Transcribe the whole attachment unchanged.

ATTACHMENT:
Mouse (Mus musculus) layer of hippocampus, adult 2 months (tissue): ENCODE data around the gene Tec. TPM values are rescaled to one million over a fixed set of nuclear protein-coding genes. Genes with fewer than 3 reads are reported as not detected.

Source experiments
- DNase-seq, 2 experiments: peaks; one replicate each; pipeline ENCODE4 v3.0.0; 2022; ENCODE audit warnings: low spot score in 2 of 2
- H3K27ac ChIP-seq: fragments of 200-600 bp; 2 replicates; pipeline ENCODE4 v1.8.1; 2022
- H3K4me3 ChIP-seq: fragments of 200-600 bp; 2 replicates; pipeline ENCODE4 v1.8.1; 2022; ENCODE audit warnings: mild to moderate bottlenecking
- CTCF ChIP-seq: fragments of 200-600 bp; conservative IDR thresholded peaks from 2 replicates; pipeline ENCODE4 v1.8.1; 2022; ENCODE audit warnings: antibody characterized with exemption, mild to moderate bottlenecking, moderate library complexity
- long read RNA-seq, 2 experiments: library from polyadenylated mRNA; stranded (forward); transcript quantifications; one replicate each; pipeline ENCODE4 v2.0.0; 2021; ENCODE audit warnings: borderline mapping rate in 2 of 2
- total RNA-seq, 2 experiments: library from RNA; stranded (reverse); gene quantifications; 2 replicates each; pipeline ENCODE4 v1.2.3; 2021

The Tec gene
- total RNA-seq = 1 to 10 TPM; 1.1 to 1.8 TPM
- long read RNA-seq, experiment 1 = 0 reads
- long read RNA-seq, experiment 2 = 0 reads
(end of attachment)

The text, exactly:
Mouse (Mus musculus) layer of hippocampus, adult 2 months (tissue): ENCODE data around the gene Tec. TPM values are rescaled to one million over a fixed set of nuclear protein-coding genes. Genes with fewer than 3 reads are reported as not detected.

Source experiments
- DNase-seq, 2 experiments: peaks; one replicate each; pipeline ENCODE4 v3.0.0; 2022; ENCODE audit warnings: low spot score in 2 of 2
- H3K27ac ChIP-seq: fragments of 200-600 bp; 2 replicates; pipeline ENCODE4 v1.8.1; 2022
- H3K4me3 ChIP-seq: fragments of 200-600 bp; 2 replicates; pipeline ENCODE4 v1.8.1; 2022; ENCODE audit warnings: mild to moderate bottlenecking
- CTCF ChIP-seq: fragments of 200-600 bp; conservative IDR thresholded peaks from 2 replicates; pipeline ENCODE4 v1.8.1; 2022; ENCODE audit warnings: antibody characterized with exemption, mild to moderate bottlenecking, moderate library complexity
- long read RNA-seq, 2 experiments: library from polyadenylated mRNA; stranded (forward); transcript quantifications; one replicate each; pipeline ENCODE4 v2.0.0; 2021; ENCODE audit warnings: borderline mapping rate in 2 of 2
- total RNA-seq, 2 experiments: library from RNA; stranded (reverse); gene quantifications; 2 replicates each; pipeline ENCODE4 v1.2.3; 2021

The Tec gene
- total RNA-seq = 1 to 10 TPM; 1.1 to 1.8 TPM
- long read RNA-seq, experiment 1 = 0 reads
- long read RNA-seq, experiment 2 = 0 reads